the 4 P's of effective labor
- 0Mar 29, '03 by mark_LD_RNI am sure all know the 3 P's
well finally seen the 4th one in A text book!
it claims that the ability to have adequate 2nd stage can be effected by:
-mothers confidence in her ability
-support she recieves
-response from health care workers
it also states that for women who feel overwhelmed, the psycological stress added to the physical stress interferes with labor progress
there were a few others but i can not recall them at the moment.
I always thought the physche had a great effect on labor and birth. finally someone agrees with meLast edit by mark_LD_RN on Mar 29, '03
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- 0Mar 29, '03 by laynaI have been doing L&D for 11 years now...I have lost count of the number of times that I hear in report "oh, she's been stuck at 4 cm for two hours now...they are thinking about C-Section"...after hearing this, just a few adjustments in the environment: connect with your patient and family, make sure family feels part of the experience and not a spectator (I give them jobs to do! LOL) and get rid of people who are not a comfort to the patient, coach your patient and then her family, make them all feel confident in their ability to make it through this experience and that YOU are there for THEM to help get them through it and to keep them safe....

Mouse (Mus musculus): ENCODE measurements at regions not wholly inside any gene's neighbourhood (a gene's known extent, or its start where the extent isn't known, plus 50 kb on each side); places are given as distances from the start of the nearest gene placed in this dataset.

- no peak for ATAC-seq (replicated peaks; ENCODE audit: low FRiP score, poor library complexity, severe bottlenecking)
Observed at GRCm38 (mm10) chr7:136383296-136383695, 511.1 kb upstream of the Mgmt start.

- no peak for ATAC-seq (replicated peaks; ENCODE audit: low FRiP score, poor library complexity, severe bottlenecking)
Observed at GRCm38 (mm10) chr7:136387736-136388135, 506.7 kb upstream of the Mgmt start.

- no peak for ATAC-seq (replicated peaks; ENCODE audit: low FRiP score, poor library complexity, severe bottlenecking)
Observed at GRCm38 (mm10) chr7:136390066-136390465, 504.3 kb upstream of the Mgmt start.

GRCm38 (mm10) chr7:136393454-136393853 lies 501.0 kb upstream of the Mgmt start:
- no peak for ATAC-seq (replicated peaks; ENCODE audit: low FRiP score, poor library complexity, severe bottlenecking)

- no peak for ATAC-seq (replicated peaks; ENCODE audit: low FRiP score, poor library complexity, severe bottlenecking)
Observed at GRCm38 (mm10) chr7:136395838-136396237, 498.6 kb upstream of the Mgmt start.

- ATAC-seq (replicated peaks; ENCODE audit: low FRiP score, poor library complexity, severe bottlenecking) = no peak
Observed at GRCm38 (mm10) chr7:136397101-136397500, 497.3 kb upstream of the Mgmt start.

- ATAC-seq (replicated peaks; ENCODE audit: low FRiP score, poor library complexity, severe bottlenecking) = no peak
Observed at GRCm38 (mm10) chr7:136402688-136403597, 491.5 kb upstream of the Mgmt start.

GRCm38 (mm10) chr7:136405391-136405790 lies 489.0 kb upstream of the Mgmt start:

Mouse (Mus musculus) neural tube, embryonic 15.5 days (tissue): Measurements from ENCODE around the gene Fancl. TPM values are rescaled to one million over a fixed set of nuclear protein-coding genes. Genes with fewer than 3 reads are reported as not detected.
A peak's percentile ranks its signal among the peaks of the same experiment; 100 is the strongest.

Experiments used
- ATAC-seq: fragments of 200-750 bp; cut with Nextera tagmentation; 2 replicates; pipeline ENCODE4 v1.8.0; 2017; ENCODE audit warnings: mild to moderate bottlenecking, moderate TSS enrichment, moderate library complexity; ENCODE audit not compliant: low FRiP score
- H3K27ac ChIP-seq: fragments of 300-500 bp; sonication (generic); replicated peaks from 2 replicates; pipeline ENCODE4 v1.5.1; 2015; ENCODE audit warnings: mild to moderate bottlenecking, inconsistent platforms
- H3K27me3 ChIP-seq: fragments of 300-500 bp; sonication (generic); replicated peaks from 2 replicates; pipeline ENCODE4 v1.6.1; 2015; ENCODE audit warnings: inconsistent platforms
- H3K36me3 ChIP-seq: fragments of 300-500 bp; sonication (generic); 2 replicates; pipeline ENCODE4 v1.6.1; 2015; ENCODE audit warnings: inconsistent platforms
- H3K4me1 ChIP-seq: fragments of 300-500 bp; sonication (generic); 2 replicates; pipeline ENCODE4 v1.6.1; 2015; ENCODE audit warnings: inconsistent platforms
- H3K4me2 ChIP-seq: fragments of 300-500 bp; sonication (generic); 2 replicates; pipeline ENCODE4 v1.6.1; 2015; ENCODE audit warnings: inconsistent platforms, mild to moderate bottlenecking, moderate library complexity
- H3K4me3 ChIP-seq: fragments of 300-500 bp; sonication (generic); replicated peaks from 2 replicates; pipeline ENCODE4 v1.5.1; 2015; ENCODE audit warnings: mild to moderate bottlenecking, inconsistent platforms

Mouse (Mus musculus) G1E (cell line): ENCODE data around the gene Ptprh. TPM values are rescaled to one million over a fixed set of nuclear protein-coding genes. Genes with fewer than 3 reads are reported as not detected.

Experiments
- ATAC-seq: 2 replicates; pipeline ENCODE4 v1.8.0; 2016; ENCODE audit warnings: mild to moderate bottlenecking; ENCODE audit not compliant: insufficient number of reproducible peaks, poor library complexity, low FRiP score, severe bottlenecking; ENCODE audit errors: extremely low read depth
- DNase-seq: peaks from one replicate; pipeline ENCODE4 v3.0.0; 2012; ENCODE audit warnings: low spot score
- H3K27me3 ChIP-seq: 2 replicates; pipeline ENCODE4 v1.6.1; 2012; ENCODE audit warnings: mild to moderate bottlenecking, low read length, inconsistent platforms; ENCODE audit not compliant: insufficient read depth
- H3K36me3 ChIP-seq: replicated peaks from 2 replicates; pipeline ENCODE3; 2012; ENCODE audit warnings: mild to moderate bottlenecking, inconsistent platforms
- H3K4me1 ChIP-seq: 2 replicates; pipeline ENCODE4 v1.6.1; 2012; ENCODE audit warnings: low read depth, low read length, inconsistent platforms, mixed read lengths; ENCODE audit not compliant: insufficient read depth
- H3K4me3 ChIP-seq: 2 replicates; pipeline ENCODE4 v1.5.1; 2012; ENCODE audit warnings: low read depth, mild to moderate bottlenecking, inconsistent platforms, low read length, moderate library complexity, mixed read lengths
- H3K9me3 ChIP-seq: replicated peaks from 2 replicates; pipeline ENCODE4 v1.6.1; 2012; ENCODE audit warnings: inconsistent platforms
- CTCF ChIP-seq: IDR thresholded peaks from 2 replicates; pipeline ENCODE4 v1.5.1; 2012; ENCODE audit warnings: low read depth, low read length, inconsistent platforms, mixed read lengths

And voila! By some miracle force, she all of a sudden gets more active in her labor, concentrating on her birth experience and delivers vaginally!
I really do believe that a lot of times, the fourth P is the most important and sadly overlooked more often than not.
- 1Mar 29, '03 by SmilingBluEyesI was witness to the 4th "p" last night with a primip who had pushed for two hours, and flat-out gave up, saying "no puedo" ( I can't do it in Spanish). She had given up and decided a csection was the only way she was gonna go. Boy, I sure hate when it comes to this and sometimes you have to get creative to get them past this mindset.
Fortunately for me, There were several generations of female relatives in the room with her. In Spanish, I asked them to come to her and convince her that her body is a marvelous creation; and to trust it to do what it was made to. These ladies did an amazing job! They encouraged her, held her, comforted her and got her thru it. With their encouragement, eventually, her confidence returned and she gave it "one more try". Having a mirror there to enable her to see the progress she was making helped a lot, also. I like when they consent to this.